Thanks to everyone who entered our short fiction competition this year, and congratulations to everyone who was longlisted. I’m sorry that we have to lose most of the longlisted stories at this stage. In 2016 we wrote about the difficulties involved in judging a competition such as this one, and a year later the process hasn’t got any easier. Different judges, following a different process, would no doubt have selected a different shortlist. So we wish all the longlisted authors success with placing their stories elsewhere. Meanwhile, we’re thrilled to announce that our winners will be selected from the following shortlist:
- Sudha Balagopal
- Jill Campbell Mason
- Darrel Duckworth
- Sleiman El Hajj
- Joe Giordano
- Rinat Harel
- Alaric Lejano
- Nathan Alling Long
- Douglas W. Milliken
- Mike Pearcy
- Krystal Song
- Hannah Whiteoak
Many congratulations to all of you. We will announce the three winners on Wednesday 19th April.
Beware the Ides of March! Today is World Book Day, which means you have just under a fortnight to get your entries in for this year’s Online Writing Tips Short Fiction Prize. Remember:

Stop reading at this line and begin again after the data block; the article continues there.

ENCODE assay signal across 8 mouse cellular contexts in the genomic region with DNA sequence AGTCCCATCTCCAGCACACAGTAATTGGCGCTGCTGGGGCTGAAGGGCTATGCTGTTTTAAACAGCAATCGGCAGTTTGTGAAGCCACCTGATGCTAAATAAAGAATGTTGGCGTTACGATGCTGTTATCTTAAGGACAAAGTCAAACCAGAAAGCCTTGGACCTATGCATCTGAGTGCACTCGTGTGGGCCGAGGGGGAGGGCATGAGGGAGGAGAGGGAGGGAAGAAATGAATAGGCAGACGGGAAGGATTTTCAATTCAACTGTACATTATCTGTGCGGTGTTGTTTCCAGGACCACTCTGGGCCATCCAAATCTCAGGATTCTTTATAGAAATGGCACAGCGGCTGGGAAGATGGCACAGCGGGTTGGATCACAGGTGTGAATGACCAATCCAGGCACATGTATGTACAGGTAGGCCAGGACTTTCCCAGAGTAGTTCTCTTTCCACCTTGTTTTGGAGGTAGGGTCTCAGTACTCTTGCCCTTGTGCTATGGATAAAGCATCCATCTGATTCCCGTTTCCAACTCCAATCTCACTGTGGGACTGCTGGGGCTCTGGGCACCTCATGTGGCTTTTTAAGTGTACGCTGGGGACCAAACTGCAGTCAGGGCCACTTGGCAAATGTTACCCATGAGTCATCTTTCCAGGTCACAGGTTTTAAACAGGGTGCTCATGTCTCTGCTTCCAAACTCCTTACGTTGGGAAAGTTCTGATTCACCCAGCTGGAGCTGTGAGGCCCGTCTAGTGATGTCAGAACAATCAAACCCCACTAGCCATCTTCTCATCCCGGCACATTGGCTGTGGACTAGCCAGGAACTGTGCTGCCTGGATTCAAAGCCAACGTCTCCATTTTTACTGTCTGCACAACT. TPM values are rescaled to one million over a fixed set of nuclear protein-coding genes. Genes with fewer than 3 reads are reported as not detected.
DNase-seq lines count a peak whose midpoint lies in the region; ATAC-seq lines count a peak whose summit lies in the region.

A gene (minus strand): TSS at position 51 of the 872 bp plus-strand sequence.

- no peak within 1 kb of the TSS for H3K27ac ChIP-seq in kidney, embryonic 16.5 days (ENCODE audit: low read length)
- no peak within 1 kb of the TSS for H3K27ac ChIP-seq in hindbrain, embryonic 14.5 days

– It’s free to enter
– There are three cash prizes
– We accept stories of 1000-4000 words on any theme
You can find the full submission details here. Good luck – you’ve got to be in it to win it!
It’s a new year and a lot of people will be starting new pieces of writing. In this video we look at how to start a piece of prose fiction. D.D. Johnston considers the differences between the openings of films and novels, and he explains why starting a story is like placing a lonely hearts advert.
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Many thanks to Mandy Keene who has sent us an excerpt from her novel, The Ill-Made Witch. We’ll leave this post live for a week, during which time we’ll welcome any constructive comments. At the end of the week, the author will receive a free critique from one of our writing tutors. (If you’d like to share your work for critique, please see here for all the necessary information.)
Mattie hated hospital food.
Today it was bread that was older than she was. She had no appetite, but all her movements were being watched. Everything, from the beeping of the pulse monitor to each sentence she said. But there was no point complaining to anyone. She could almost hear their replies: “Well, you landed yourself here.” More…
Metaphor: a figure of speech that finds similarities between two things. From the Greek metaphora: meta (among, over, with, beside) and pherein (“to carry”), metaphor literally means to carry one thing into another. It is a way we writers can create infinite shades of meaning, just as an artist can create infinite shades by mixing the colours on her palette. Aristotle believed use of metaphor was a sign of genius. Certainly, it can facilitate economy of expression: to write that one’s room is “like a prison cell” contains a range of meanings that would otherwise take paragraphs to express. But using metaphor isn’t always easy…
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